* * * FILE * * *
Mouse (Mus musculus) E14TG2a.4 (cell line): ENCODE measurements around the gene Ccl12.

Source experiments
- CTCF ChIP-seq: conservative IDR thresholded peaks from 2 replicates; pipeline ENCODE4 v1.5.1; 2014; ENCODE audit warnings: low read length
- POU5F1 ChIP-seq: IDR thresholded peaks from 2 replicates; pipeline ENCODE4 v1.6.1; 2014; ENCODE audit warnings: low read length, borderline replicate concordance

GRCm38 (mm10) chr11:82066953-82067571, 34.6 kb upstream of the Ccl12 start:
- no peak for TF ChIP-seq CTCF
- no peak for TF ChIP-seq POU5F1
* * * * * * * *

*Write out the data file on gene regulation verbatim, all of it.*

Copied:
Mouse (Mus musculus) E14TG2a.4 (cell line): ENCODE measurements around the gene Ccl12.

Source experiments
- CTCF ChIP-seq: conservative IDR thresholded peaks from 2 replicates; pipeline ENCODE4 v1.5.1; 2014; ENCODE audit warnings: low read length
- POU5F1 ChIP-seq: IDR thresholded peaks from 2 replicates; pipeline ENCODE4 v1.6.1; 2014; ENCODE audit warnings: low read length, borderline replicate concordance

GRCm38 (mm10) chr11:82066953-82067571, 34.6 kb upstream of the Ccl12 start:
- no peak for TF ChIP-seq CTCF
- no peak for TF ChIP-seq POU5F1